strawberry thyme jam

I’m in love with small-batch canning.

I made jam out of less than a pound of black mission figs that turned the richest raspberry red and had the most complex, tart and sweet flavor profile I’ve tasted from a jam. The only ingredients were figs, sugar, and some lemon juice. I’ve also made small batches of peach jam with rosemary, with bourbon, and with strawberries. I’ve made strawberry jam with basil. I made pure peach-and-sugar preserves from the last few cups of chopped peaches I had in the fridge.

I also love the tiny, four-ounce quilted jars. They make me feel more accomplished. A small batch of jam might yield 2 half-pint jars, if you’re lucky, but it can give you four or even five of these tiny jars! Since I’m planning on giving a lot of jam in Christmas gifts this year, more jars are better.

They’re also portable– I took a soy-and-sesame sauce to work with me in one of these baby jars, to dip dumplings into at lunch. It stayed sealed in my bag all day without leaking, and made me feel just a little fancier in the middle of the day. I’ve been putting out three or four jars of jam with breakfast, along with sliced cheese, fruit, and toast, and seeing the little cluster of jars gives a simple meal much more ceremony.

The smaller jars, and smaller batches, also free me up to try new combinations. Strawberry-thyme jam, for example, is just herby enough to make it really interesting, but still pretty sweet and familiar. It’s made with honey and comes together quickly. The instructions say to weigh the honey, since it doesn’t come out of measuring cups easily, but I have a trick (and I don’t have a kitchen scale, so…): Run your measuring cup under hot water for a minute, then measure the honey. The heat from the cup will encourage the honey to slide right out.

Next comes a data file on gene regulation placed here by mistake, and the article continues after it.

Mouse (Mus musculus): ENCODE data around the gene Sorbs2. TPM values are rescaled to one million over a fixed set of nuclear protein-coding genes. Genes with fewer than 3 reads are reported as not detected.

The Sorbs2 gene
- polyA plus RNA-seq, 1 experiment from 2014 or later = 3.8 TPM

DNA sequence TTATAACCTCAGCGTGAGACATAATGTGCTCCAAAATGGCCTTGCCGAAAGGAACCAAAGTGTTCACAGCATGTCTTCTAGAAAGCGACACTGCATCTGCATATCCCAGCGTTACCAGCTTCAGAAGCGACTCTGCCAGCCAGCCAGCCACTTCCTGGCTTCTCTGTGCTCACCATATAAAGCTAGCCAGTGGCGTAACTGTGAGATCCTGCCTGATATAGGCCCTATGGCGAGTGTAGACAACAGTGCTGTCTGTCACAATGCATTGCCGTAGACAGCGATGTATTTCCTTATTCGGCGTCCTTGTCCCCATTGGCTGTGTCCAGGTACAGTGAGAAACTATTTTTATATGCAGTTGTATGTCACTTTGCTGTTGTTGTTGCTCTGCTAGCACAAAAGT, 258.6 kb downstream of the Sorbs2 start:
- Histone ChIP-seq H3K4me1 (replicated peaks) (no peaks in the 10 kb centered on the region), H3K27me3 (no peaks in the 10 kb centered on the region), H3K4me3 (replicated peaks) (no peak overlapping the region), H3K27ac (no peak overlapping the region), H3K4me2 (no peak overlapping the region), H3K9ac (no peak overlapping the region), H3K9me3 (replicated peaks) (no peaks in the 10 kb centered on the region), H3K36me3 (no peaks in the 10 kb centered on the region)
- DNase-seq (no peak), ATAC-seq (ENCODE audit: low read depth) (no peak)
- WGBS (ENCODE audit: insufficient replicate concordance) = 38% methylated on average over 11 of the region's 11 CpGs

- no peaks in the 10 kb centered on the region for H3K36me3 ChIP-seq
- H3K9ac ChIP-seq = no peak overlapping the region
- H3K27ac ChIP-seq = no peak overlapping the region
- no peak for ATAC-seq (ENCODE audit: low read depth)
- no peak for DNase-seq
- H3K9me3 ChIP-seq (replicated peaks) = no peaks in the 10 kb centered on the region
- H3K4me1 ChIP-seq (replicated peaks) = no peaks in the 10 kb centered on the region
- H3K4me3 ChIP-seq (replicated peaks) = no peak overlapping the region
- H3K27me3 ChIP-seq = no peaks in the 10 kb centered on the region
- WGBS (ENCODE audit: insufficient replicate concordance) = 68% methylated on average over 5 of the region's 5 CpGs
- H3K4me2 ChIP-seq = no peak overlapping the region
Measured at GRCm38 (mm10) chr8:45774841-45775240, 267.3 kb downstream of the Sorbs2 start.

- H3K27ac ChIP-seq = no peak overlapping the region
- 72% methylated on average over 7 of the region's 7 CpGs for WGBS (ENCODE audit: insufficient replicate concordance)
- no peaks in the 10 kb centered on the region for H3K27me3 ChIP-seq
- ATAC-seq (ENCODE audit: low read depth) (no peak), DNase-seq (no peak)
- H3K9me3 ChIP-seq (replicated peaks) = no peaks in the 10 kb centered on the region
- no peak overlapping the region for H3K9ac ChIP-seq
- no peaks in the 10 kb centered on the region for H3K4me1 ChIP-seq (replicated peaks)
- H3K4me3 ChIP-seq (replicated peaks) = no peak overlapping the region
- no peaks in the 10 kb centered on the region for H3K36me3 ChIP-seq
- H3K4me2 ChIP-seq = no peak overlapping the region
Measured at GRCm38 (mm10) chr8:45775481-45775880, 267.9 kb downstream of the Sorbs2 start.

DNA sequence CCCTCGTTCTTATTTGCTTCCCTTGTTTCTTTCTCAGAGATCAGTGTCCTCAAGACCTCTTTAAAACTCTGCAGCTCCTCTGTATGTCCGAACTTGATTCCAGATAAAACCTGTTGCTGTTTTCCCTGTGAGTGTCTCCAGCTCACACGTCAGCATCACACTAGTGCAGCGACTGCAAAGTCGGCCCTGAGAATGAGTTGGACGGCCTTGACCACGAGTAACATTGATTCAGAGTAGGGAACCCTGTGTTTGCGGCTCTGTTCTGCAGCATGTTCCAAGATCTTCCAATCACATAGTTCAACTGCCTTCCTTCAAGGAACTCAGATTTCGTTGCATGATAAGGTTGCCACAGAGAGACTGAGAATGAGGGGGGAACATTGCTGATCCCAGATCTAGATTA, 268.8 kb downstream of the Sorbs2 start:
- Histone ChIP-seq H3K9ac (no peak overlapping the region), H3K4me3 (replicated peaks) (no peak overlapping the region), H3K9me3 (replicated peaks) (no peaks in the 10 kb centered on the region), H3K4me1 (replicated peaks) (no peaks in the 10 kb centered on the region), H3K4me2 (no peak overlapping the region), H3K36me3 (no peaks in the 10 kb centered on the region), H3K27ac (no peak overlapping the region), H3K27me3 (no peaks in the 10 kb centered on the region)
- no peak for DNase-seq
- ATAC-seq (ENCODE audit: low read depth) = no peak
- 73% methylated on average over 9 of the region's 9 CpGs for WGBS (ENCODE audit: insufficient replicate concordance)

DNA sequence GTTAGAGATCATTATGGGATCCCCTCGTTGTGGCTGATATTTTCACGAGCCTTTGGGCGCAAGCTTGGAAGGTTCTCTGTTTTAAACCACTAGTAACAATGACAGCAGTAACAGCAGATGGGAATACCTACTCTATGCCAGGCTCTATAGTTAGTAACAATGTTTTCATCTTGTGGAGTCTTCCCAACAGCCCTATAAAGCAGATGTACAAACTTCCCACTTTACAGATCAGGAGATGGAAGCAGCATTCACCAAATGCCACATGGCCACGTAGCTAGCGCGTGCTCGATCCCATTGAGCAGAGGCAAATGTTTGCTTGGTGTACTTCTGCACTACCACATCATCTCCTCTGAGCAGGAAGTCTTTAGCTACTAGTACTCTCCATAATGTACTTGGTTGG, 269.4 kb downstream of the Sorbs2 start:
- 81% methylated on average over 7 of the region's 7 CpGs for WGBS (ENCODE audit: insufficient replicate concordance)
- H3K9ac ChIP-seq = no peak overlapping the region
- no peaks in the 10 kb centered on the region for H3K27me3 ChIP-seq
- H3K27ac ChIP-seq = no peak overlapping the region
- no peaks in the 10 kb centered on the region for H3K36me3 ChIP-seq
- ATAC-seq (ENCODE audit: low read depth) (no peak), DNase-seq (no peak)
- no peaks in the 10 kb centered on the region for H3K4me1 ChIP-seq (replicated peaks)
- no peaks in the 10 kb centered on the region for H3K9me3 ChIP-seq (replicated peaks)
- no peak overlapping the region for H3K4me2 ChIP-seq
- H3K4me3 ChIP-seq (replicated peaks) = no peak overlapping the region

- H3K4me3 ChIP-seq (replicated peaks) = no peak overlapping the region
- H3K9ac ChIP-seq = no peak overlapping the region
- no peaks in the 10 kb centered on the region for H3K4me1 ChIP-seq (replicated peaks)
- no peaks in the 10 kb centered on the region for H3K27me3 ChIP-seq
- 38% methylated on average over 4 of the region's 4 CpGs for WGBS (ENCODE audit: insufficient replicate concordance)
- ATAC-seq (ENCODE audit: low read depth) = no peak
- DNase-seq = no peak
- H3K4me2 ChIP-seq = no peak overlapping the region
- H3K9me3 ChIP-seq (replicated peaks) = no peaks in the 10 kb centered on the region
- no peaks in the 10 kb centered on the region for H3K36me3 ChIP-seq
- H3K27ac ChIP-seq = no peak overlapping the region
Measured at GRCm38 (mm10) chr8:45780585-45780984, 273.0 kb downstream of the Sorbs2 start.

Marisa from Food in Jars does a great job of explaining the instructions for this jam on The Kitchn, so pop over there for the recipe and start experimenting!

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4 thoughts on “strawberry thyme jam”

  1. I am also fond of making small batches of jam. It is less labor intensive and easier to try new flavor combinations! I have made strawberry and vanilla from Marisa’s recipes but have yet to venture out and add herbs to my fruit.
    You may have convinced me with your luscious strawberry thyme jam!

    1. Thanks! You should definitely try it, and a small batch is a great way to do that. Peach-rosemary and strawberry-basil are good combos too, in my experience.

  2. I really love the jams you sent us this past Xmas! I liked them so much that I’ve tried making my own. The Fig Mission jam worked out well and now I want to try the strawberry thyme jam. But I have a question first…if skipping the water bath step, will this effect the flavor and life of the jam?

    1. Hi Regina! The water bath is what makes the jam shelf-stable, so if you skip it, just store the jam in the freezer. Most web sites say it’s good for at least a couple months, but in my experience, it lasts a really, really long time. Just make small batches and don’t leave it in the pantry!

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